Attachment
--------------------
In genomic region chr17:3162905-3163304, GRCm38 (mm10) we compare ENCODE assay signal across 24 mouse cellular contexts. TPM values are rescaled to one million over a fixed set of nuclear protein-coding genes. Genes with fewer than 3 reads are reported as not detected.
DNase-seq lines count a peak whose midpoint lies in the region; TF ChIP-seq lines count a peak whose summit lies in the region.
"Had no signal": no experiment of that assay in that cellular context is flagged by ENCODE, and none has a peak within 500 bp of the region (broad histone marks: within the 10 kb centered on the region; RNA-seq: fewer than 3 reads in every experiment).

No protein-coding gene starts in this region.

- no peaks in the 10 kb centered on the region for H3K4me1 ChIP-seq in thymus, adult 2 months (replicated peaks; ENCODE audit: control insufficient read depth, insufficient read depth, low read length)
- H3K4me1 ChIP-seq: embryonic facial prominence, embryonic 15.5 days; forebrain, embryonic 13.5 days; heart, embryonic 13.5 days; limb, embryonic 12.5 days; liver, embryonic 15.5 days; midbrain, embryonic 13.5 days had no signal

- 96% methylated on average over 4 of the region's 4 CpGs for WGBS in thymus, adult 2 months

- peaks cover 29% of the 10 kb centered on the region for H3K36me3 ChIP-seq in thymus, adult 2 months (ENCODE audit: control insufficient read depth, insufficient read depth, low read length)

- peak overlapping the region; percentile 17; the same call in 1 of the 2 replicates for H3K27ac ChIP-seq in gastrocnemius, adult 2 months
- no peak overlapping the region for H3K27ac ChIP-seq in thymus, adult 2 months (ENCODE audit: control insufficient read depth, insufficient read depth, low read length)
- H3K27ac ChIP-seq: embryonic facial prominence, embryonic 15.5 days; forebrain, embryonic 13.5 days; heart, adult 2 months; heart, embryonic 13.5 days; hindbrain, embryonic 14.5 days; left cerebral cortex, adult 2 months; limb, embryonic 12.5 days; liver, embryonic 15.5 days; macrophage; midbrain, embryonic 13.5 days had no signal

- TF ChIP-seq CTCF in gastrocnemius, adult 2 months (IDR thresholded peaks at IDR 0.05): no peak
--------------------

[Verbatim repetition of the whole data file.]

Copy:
In genomic region chr17:3162905-3163304, GRCm38 (mm10) we compare ENCODE assay signal across 24 mouse cellular contexts. TPM values are rescaled to one million over a fixed set of nuclear protein-coding genes. Genes with fewer than 3 reads are reported as not detected.
DNase-seq lines count a peak whose midpoint lies in the region; TF ChIP-seq lines count a peak whose summit lies in the region.
"Had no signal": no experiment of that assay in that cellular context is flagged by ENCODE, and none has a peak within 500 bp of the region (broad histone marks: within the 10 kb centered on the region; RNA-seq: fewer than 3 reads in every experiment).

No protein-coding gene starts in this region.

- no peaks in the 10 kb centered on the region for H3K4me1 ChIP-seq in thymus, adult 2 months (replicated peaks; ENCODE audit: control insufficient read depth, insufficient read depth, low read length)
- H3K4me1 ChIP-seq: embryonic facial prominence, embryonic 15.5 days; forebrain, embryonic 13.5 days; heart, embryonic 13.5 days; limb, embryonic 12.5 days; liver, embryonic 15.5 days; midbrain, embryonic 13.5 days had no signal

- 96% methylated on average over 4 of the region's 4 CpGs for WGBS in thymus, adult 2 months

- peaks cover 29% of the 10 kb centered on the region for H3K36me3 ChIP-seq in thymus, adult 2 months (ENCODE audit: control insufficient read depth, insufficient read depth, low read length)

- peak overlapping the region; percentile 17; the same call in 1 of the 2 replicates for H3K27ac ChIP-seq in gastrocnemius, adult 2 months
- no peak overlapping the region for H3K27ac ChIP-seq in thymus, adult 2 months (ENCODE audit: control insufficient read depth, insufficient read depth, low read length)
- H3K27ac ChIP-seq: embryonic facial prominence, embryonic 15.5 days; forebrain, embryonic 13.5 days; heart, adult 2 months; heart, embryonic 13.5 days; hindbrain, embryonic 14.5 days; left cerebral cortex, adult 2 months; limb, embryonic 12.5 days; liver, embryonic 15.5 days; macrophage; midbrain, embryonic 13.5 days had no signal

- TF ChIP-seq CTCF in gastrocnemius, adult 2 months (IDR thresholded peaks at IDR 0.05): no peak